What to consider when it comes to firewalls? In general, always be aware of the troubles with Docker, UFW and IPTABLES. This means, that Docker ports might still be exposed, even if UFW would block it. Please google DOCKER-USER chain for more on that, because this might be a lot and is really out of scope here :)

But once accomplished (in any way), here are the ports that need to be accessed by the clients when joining your consul data center.

8600, 8300, 8301, 8302

You don’t need to do this now, you can just continue at your own risk ;)

Add your first client node

It’s finally time to add your first client node to our data center. So again, order a new server or use an existing one.

Afterwards we need to install Consul on that server. This installation script is based on UBUNTU 20 (it should be 20, i think…at least it’s Ubuntu).

curl -fsSL https://apt.releases.hashicorp.com/gpg | sudo apt-key add -
sudo apt-add-repository "deb [arch=amd64] https://apt.releases.hashicorp.com $(lsb_release -cs) main"
sudo apt-get update
sudo apt-get install consul

Once installed, you can already join your data center with this command.

sudo consul agent -retry-join "x.x.x.x" -bind= -advertise=$(hostname -I | cut -d' ' -f1) -datacenter="my-data-center" -encrypt="xxx" -data-dir=/var/www/src/consul

Use the Consul master for the -retry-join, the correct data center name and the encryption token. The advertise IP address should already be extracted from the hostname command.

Especially the advertise IP is important, because this is the one, that will be used inside Consul to show the public IP address of this node.

Keep in mind, that this one-liner will not use an additional configuration in this article, although possible. So things like used services are not transmitted, only our basic node and IP address.

If you have done everything right, you should now see your new node in the web UI of Consul. Congratulations on that!

If you still want to improve things, I would again recommend playing around with the firewall. Make sure to only allow incoming calls on these ports from your Consul master IP (if you want)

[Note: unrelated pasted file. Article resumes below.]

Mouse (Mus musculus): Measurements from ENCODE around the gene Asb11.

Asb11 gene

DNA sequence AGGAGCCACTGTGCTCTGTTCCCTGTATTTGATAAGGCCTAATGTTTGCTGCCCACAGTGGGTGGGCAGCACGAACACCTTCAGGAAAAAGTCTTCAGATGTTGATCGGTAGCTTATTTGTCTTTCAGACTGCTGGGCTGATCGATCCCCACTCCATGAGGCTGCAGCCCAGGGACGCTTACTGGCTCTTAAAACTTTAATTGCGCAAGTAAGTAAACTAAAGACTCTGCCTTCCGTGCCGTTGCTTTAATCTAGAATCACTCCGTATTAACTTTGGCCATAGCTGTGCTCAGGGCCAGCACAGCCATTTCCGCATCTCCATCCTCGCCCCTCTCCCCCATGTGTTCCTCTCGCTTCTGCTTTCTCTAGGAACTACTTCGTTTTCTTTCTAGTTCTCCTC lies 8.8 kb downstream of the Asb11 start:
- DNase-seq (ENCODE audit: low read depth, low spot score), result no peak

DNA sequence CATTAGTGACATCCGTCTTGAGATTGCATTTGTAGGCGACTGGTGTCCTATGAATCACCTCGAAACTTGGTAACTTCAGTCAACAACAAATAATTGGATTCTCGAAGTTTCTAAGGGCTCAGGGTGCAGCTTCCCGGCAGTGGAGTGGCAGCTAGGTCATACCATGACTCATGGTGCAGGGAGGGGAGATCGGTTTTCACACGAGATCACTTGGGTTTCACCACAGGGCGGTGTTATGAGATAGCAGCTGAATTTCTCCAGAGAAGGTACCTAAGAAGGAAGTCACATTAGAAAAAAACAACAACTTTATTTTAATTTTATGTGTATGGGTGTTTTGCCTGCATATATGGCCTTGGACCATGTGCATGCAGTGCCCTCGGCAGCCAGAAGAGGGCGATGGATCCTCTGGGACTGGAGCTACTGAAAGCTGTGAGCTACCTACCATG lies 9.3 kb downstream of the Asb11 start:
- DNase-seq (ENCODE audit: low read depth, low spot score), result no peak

8300, 8301, 8302

If you now use things like Puppet, or anything else to create new servers, you probably want to auto-start the joining process. This is the reason why it’s just based on a one-liner in my sample. The easiest approach is to just create a cronjob. Join every x minutes (it will only work the first time anyway). But also other, probably better approaches are possible, like boot scripts, supervisord or whatever you come up with. That’s up to you!

Fetching Nodes with API

It’s finally time to use your nodes for automation! Some systems might already have plugins for a Consul integration, but if not, you can always just call the API on your own, and do your magic by generating your own configs ;)

So why not just generating a resources.yml for Rundeck? Or other applications?

Here is a PHP based script to fetch the available member nodes of your consul master. It should help you to get started.

Just provide the URL with the encryption token, and you’re good to go.

$url = 'http://consul.mydomain.com/v1/agent/members';
$encyptionToken = 'xxx';
$headers = array();
$headers[] = 'X-Consul-Token:' . $encyptionToken;
$ch = curl_init();
curl_setopt($ch, CURLOPT_URL, $url);
curl_setopt($ch, CURLOPT_HTTPHEADER, $headers);
curl_setopt($ch, CURLOPT_RETURNTRANSFER, true);
$result = curl_exec($ch);
$nodes = json_decode($result, true);

The output is an array of all nodes with their name, status, IP address and more interesting information.


This was a very easy plug’n’play option to use Consul for node discovery.

Always keep in mind, this is just a very small range of things you can do, but it helps a lot to have a single list of available nodes, including options to fetch these with any programming language.

Keep security in mind, and you’ll be very happy with Consul in your stack!